PALESTRINA Missa O Magnum Mysterium
Harry Christophers’s Palestrina series continues with a Mass based on one of his own motets, O magnum mysterium (a text perhaps best known today from Victoria’s setting). It is no less fine a work than we’ve grown accustomed to in this series, and presents some intriguing features stylistically, not least apparent nods in the direction of older stylistic idioms (its melodic turns are frequently reminiscent of Josquin, for example). For all the poignancy of the work’s minor-mode cast, The Sixteen turn in a spirited, at times even sprightly performance; the triple-time sections fairly trip along, at times perhaps too much so – the ‘Hosanna’ is almost breathless. That said, the form of the longer movements (the Credo in particular) is very legible. My only real quibble is in the choice of plainchant (for the intonations and the Agnus II), which does not match up with the work’s mode. The rest of the recital follows the pattern established for the series so far: a hymn, a Magnificat, a few motets and a selection from the composer’s Song of Songs cycle. These latter, from the languorous heart of the set, are taken so slowly that their madrigal character is almost entirely lost – a danger that loomed in previous instalments and catches up here in earnest. This loss of definition blunts the intensity of the latter part of the recital, fine as it is in many ways. With dozens of other Masses still to choose from, it’s an open question how long this series will run, but perhaps a little shake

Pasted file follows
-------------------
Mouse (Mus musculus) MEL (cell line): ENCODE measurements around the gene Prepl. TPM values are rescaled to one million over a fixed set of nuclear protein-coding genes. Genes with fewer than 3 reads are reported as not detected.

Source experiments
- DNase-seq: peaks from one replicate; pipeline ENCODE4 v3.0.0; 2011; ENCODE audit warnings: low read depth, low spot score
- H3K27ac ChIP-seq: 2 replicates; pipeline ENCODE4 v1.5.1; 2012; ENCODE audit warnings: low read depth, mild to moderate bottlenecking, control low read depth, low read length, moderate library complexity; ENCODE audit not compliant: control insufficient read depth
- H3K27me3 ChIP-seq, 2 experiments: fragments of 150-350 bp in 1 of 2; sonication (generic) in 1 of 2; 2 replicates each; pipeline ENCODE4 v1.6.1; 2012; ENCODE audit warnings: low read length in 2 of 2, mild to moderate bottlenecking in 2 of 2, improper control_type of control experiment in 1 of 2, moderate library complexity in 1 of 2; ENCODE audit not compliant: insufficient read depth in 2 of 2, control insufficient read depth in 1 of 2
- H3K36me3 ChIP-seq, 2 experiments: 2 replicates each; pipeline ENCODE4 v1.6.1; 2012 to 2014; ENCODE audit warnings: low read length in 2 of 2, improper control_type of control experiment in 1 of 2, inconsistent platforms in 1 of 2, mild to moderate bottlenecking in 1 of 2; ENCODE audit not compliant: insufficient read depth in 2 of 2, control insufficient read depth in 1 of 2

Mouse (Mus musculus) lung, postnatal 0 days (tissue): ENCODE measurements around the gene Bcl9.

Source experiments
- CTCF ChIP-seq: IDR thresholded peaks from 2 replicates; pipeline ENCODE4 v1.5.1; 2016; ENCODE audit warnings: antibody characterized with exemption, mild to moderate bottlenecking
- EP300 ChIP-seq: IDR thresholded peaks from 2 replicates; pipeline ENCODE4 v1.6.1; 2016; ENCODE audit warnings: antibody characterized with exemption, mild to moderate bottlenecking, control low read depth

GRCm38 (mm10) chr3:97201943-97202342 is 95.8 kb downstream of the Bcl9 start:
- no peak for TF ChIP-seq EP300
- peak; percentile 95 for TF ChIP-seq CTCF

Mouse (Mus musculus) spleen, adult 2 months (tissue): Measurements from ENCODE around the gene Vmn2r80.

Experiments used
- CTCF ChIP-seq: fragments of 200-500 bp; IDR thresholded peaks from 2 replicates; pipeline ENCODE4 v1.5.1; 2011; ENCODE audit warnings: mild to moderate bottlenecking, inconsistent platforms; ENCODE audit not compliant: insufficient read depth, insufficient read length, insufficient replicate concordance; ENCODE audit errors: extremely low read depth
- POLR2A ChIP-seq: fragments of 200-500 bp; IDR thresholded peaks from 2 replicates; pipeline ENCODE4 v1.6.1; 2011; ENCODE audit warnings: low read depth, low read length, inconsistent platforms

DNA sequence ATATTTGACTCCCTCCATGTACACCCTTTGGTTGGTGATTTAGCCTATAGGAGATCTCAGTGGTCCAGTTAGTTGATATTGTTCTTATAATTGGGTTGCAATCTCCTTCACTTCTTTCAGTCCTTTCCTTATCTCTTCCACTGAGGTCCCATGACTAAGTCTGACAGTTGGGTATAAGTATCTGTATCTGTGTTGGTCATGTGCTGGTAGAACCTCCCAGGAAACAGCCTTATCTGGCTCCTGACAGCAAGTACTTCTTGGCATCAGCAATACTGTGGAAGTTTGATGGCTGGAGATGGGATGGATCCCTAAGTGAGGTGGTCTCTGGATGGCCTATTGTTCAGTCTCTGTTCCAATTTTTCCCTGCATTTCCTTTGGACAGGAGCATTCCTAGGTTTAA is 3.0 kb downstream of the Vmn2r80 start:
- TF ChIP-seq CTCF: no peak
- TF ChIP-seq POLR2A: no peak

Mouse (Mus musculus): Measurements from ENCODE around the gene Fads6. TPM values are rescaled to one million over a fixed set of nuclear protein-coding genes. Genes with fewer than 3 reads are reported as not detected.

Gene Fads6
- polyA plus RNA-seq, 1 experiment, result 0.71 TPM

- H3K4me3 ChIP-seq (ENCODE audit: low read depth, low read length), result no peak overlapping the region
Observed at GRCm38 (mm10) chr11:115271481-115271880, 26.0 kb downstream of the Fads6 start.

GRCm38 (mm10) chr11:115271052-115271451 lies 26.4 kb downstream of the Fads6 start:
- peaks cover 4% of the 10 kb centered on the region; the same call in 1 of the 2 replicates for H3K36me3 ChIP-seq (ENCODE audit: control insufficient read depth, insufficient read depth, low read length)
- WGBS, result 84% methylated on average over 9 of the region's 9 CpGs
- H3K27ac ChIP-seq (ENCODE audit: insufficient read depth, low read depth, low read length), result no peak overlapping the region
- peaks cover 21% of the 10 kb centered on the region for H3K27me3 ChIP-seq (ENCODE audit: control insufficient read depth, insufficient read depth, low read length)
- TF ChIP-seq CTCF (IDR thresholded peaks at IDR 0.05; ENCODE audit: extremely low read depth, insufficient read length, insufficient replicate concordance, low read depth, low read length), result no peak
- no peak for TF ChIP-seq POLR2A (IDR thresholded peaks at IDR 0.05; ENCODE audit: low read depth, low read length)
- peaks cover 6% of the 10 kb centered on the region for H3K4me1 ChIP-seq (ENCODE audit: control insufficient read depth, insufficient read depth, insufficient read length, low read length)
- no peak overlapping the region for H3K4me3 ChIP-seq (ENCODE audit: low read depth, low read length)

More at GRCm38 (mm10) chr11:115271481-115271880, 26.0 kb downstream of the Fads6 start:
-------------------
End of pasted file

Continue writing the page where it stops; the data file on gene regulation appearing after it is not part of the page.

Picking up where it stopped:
of the kaleidoscope would do no harm.